Tumours and tumourllike conditions of the jawbones: a radiologic and histologic correlation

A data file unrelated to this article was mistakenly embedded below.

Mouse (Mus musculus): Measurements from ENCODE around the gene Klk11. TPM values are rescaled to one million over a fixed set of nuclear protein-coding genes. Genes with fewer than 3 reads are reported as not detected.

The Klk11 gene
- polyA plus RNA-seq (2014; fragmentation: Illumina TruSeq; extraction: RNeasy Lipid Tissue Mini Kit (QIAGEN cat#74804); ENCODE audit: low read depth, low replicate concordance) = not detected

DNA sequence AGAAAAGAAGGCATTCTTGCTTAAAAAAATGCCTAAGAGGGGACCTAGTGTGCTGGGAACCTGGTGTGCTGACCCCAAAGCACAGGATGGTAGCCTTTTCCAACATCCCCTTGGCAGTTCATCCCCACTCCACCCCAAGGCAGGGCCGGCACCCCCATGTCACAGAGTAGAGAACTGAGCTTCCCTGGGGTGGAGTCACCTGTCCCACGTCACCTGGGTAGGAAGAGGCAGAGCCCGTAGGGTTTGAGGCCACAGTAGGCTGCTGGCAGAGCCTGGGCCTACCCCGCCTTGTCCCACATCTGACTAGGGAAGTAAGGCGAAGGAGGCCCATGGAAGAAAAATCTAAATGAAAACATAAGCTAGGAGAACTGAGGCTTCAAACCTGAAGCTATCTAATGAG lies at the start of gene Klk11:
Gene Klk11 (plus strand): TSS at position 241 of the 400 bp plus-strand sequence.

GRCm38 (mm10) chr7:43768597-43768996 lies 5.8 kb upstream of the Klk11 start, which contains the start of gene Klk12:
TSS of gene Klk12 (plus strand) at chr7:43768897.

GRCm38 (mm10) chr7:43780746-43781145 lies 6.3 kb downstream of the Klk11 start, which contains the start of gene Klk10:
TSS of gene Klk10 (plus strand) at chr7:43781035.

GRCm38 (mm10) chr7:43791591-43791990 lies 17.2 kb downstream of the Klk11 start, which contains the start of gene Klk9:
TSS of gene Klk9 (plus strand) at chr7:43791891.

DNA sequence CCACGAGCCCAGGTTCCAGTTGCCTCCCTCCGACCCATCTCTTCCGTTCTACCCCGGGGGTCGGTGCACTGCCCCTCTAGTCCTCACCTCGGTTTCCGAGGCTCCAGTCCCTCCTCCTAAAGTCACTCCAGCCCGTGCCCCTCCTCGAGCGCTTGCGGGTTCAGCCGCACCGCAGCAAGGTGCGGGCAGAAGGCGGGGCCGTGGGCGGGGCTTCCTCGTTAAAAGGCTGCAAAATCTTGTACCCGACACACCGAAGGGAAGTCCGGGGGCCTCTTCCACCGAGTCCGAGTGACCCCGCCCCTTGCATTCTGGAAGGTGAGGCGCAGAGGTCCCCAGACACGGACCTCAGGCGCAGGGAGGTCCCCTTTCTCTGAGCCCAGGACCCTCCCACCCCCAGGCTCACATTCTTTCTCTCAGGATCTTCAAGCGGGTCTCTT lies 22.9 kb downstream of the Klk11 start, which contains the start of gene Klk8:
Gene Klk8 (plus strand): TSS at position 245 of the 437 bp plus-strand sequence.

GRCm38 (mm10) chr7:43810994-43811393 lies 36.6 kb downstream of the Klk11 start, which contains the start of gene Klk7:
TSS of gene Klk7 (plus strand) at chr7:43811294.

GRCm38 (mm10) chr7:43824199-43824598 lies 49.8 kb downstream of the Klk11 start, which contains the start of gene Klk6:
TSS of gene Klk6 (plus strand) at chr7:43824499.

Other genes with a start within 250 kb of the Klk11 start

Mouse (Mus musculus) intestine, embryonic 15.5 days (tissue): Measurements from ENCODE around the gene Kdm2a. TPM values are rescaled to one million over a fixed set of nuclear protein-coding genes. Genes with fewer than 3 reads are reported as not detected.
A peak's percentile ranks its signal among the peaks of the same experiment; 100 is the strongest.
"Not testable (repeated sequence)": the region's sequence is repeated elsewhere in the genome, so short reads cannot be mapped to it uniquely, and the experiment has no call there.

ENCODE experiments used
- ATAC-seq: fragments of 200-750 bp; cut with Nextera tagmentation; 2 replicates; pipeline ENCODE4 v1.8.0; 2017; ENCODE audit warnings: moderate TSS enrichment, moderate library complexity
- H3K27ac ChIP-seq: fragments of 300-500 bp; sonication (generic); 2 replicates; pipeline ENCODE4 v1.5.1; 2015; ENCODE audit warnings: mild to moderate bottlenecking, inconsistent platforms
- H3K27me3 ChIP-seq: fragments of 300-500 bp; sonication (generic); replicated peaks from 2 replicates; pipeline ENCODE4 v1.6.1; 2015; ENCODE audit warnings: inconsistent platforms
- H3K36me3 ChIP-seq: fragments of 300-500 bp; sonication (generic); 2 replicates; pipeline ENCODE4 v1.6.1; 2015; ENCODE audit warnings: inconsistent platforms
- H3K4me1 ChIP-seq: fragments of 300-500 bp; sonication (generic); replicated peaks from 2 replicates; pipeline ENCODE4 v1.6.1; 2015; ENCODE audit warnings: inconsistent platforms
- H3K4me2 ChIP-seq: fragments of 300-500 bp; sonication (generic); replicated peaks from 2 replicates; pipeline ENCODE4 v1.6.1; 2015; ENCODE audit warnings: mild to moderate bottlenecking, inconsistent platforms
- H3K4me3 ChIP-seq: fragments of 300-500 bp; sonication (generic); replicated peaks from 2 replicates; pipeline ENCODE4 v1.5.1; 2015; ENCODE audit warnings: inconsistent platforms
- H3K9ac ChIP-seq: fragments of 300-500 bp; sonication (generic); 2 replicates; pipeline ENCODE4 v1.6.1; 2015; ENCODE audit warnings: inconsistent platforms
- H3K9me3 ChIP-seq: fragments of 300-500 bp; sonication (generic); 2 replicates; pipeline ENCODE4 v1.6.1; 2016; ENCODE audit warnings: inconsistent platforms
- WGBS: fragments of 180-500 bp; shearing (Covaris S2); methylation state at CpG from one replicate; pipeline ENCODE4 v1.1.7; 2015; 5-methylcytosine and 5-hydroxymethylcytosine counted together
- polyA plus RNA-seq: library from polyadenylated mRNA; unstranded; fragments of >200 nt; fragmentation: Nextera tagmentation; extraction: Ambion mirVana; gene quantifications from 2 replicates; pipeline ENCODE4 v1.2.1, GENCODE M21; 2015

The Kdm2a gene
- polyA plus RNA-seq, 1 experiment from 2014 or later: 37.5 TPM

Tumours and tumour-like conditions of the jawbones have similar clinical presentations irrespective of the underlying pathology. These tumours even when histologically benign cause gross disfiguring of the affected patients. Their diagnoses depend both on imaging features and histology. The aim of the study was to underline the importance of Radiology in the diagnosis of tumours and tumour-like conditions of the jawbones; to ascertain the age and sex distribution, relative frequency and anatomical distribution of these lesions. This study also evaluated the correlation between the radiological and histopathological diagnoses of these lesions and compared these findings with studies done elsewhere. This was a five year retrospective descriptive study from January 2000 to December 2004 undertaken in the two main referral institutions of dental pathology in Kenya; namely Kenyatta National Hospital, Dental Unit and Dental School Hospital of the University of Nairobi. It included consecutive patients seen at the two institutions during the period of study with the relevant clinical diagnosis and complete histopathological and radiological records. The imaging modality reviewed was the Orthopantomogram. A correlation was then made between the radiological and histopathological diagnoses and the results presented with the aid of tables. A total of 181 cases were recorded over a five year period. Odontogenic tumours were the most frequent tumours (47.5%). The most prevalent tumour overall was Ameloblastoma (38.7%) followed by Odontogenic Keratocyst (9.9%). The overall mean age was 28.9 years. Overall there was no statistically significant gender predominance. The average duration of illness was 34.7 years. Jaw tumours showed a predilection for the mandible. In at least 82.3% of cases, the radiological and histopathological diagnoses correlated. There is a high level of correlation between radiological and histopathological diagnoses which is essential for optimal patient care.